Evacuees speak about devastating California fires

By our reporters
13 October 2017

The fires in Northern California continued to spread Thursday with little sign of diminishing. By the afternoon the death toll reached 31, making it the deadliest outbreak of wildfires in the state’s history. Nearly two dozen major fires have burned almost 200,000 acres since Sunday, causing rapid evacuations and widespread devastation.

Many of the largest fires continue to burn out of control with strong dry winds expected to continue to fan the flames today. The Atlas fire, which has burned over 40,000 acres near Napa, is only 3 percent contained. The Tubbs fire, which scoured Santa Rosa and threatens nearby Calistoga, is only 10 percent contained.

Air quality across the bay on Thursday (red is unhealthy)

Most of the fires are currently burning in rural areas with a lower population but thousands of people are under mandatory evacuation orders.

The fires tore into the city of Santa Rosa, population 175,000, Sunday night and have forced the evacuation of Calistoga in the Napa Valley. At least 3,500 buildings have been destroyed across Sonoma, Mendocino, Napa, and Yuba counties. Roughly 400 people remain missing and the death toll is expected to rise well past the 29 people killed in Southern California’s Griffith Park fire of 1933.

Air quality across the state has deteriorated with the Air Quality Index affecting the 7 million people of the entire San Francisco Bay Area officially declared “unhealthy.” Many schools across the area closed.

The majority of deaths came from the initial burning of the northern part of Santa Rosa on Sunday night. Many people had to flee their homes after waking up in the middle of night to smoke before hearing of any evacuation orders.

A burned truck in Santa Rosa

The lack of modern emergency infrastructure became apparent in the early hours of the fire when emergency officials decided not to send out a mass cell phone alert because they could only send it to the entire county and not just those affected. Old methods of notifying evacuees like radio, auto-dialers, and door-to-door canvassing left many residents completely unaware of the fast approaching fire.

Details of those killed in the fires are starting to emerge—many of the victims were elderly or disabled and living in trailer homes. Sara and Charles Rippey, 98 and 100, died just a few months after their 75th wedding anniversary in their Napa home. Christina Hanson, 27, was confined to a wheelchair and died when her house burned.

Kai Sheperd, 14, died as his family tried to flee the Redwood Valley Fire. His family of four initially tried to escape the fire in two cars down a dirt road but proceeded on foot after the fire cut them off. Kai’s sister and parents suffered severe burns and remain hospitalized.

Nearly 8,000 firefighters have been trying to divert the fires from urban centers, and many are reaching the breaking point from constant work. “We’ve got guys who have been working 80 hours straight,” Captain Sean Norman, deputy head of operations for the Sonoma Valley fires, told the Los Angeles Times. Roughly a third of California’s firefighters are prisoners who work in these dangerous conditions for approximately $1 a day.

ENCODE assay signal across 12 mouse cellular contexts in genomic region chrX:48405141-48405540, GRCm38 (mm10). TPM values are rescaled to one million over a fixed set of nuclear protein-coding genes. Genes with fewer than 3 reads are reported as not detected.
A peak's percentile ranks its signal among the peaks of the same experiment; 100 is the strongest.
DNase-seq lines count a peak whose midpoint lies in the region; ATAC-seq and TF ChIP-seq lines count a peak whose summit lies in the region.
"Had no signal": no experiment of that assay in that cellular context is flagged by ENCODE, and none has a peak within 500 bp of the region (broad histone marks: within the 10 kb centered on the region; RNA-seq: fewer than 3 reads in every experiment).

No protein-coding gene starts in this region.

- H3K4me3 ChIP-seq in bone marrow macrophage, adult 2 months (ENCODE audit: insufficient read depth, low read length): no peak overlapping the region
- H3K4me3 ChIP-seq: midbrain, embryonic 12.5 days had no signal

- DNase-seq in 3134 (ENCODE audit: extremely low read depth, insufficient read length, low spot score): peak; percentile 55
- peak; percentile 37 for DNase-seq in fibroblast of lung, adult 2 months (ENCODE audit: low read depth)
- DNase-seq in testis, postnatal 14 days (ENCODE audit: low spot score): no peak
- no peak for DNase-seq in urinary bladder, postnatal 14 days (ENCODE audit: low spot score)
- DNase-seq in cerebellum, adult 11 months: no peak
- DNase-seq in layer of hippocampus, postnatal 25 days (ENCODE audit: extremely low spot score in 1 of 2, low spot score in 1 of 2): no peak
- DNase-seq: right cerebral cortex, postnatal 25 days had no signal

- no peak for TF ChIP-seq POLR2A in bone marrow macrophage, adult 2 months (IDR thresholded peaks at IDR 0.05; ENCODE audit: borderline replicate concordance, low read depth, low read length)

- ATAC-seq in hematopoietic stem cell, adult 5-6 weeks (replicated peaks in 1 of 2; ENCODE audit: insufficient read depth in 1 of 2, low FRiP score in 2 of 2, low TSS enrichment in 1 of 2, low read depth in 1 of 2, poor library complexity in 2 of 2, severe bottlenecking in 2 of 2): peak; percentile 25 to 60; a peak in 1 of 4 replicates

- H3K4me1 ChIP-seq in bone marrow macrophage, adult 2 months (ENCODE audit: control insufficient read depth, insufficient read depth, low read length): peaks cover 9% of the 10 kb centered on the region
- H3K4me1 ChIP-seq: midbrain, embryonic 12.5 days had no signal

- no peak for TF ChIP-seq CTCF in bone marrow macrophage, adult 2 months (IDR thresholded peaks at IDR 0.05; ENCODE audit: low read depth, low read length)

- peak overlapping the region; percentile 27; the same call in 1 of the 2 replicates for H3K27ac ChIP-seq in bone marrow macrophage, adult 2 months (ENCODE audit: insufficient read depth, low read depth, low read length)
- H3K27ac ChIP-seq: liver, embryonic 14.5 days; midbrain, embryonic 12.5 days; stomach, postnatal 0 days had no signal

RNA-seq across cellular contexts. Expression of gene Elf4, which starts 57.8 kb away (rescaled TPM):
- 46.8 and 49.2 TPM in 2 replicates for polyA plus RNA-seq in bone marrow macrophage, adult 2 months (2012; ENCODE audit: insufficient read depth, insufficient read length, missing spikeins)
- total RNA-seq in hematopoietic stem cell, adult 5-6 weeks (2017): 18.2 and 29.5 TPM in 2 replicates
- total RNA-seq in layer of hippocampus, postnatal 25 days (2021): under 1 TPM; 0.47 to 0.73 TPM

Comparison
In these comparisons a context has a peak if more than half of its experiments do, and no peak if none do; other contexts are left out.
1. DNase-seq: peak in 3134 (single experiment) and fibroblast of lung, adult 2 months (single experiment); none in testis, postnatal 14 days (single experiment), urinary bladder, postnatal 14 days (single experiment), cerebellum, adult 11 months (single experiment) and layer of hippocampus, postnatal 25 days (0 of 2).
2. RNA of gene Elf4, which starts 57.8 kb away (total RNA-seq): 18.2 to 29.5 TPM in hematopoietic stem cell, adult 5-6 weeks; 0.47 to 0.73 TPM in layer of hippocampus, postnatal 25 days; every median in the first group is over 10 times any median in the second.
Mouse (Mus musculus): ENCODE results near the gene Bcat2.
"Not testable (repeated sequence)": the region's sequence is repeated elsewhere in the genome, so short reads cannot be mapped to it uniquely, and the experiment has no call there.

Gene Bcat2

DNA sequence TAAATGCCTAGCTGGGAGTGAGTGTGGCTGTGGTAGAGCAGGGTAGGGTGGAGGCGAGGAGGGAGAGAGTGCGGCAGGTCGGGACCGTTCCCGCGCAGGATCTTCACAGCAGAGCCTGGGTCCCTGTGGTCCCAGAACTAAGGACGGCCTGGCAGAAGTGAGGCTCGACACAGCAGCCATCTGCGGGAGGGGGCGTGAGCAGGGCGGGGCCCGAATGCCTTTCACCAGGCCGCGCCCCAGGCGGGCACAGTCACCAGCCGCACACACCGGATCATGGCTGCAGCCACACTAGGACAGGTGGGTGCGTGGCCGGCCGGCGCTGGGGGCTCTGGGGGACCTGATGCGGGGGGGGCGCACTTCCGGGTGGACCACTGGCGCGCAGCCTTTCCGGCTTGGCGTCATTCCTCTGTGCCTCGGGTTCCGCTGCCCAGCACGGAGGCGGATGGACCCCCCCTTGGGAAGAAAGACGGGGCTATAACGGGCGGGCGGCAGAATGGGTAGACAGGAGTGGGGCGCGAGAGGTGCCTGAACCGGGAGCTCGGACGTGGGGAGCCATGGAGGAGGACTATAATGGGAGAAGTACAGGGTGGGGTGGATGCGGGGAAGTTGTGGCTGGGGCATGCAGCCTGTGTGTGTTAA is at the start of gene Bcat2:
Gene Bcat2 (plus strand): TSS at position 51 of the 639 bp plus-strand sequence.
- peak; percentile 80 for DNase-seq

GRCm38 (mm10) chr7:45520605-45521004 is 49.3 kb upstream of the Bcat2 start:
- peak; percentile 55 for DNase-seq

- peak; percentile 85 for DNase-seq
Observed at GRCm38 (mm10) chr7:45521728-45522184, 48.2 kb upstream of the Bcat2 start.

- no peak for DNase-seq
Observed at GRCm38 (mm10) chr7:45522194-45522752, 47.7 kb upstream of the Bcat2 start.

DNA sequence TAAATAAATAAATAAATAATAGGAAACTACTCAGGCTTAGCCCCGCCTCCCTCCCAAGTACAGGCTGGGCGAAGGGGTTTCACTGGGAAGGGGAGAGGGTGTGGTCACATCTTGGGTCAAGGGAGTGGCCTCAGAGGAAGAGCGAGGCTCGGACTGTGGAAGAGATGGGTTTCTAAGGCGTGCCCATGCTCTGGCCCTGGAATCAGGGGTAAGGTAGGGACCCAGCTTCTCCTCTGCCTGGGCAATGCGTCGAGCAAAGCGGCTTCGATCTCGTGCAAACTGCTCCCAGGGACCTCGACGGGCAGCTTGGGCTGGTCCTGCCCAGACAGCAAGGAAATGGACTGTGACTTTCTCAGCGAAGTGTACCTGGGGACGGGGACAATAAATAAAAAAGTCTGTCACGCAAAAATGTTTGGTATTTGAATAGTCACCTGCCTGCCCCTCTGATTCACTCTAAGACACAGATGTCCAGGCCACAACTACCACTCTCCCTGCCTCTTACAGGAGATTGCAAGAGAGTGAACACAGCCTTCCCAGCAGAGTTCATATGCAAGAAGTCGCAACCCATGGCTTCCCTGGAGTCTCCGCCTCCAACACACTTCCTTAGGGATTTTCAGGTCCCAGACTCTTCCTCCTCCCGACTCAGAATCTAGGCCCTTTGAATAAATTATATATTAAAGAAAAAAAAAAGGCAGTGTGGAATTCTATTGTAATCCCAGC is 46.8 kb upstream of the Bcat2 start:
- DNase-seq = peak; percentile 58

Satellite view of the California fires (Credit: European Space Agency)

Reporters with the World Socialist Web Site traveled to evacuation centers in Sonoma County Thursday to speak with some of those affected.

Ed and his daughter Jasmine were at the Finley Community Center in Santa Rosa, after having to flee the nearby city of Calistoga. The fire reached their house in the middle of the night and they had to leave at 1 a.m. on Monday, before any official evacuation order was put in place. Ed worked as a mechanic but had to stop due to blood clots and Parkinson’s disease. Jasmine is a student and works at McDonald’s.

“We only took a few things with us, like our phones,” Jasmine said. “We’re not people who can afford electronics a lot of the time.” They went back to find everything they had left destroyed. “I don’t really know how we’ll recover,” Ed added.

“I’ve been here most of my life and I haven’t seen the government do much to prevent fires,” Ed continued. “Congress is paid a lot of money to do nothing.” Jasmine added, “The government should have recognized the danger sooner.”

Ed and Jasmine

Both noted the impact of rising housing prices and growing social inequality in the area. “Out here, there are a few expensive cars, but a lot of homeless people too,” Jasmine noted. “How can anyone make a living anymore when all their money goes to rent?”

While housing speculation has been a boon for real estate developers and financiers, infrastructure has been allowed to decay. State investigators are looking into whether the current fires were caused by poorly maintained power lines owned by the local utility monopoly Pacific Gas and Electric Company (PG&E).

Around the same time the fires broke out Sunday night, dispatchers in Sonoma County received a spate of calls about downed power lines and sparking transformers, as PG&E’s outdated infrastructure faltered under heavy winds.

Chris, a volunteer at the Sonoma County Fairgrounds, had sharp words for the utility company: “PG&E does not have a good track record; that’s a fact! Why do we still have electrical wires above ground? That’s old infrastructure. The poles are around material that’s instantly combustible. Really the city should own those wires.”

In April PG&E was fined $8.3 million for failing to maintain a power line that sparked the 2015 Butte Fire in Amador County. In 1994, state regulators fined the company $30 million over its power lines in the Sierras and prosecutors claimed the company had diverted $80 million from its tree cutting program to profits.

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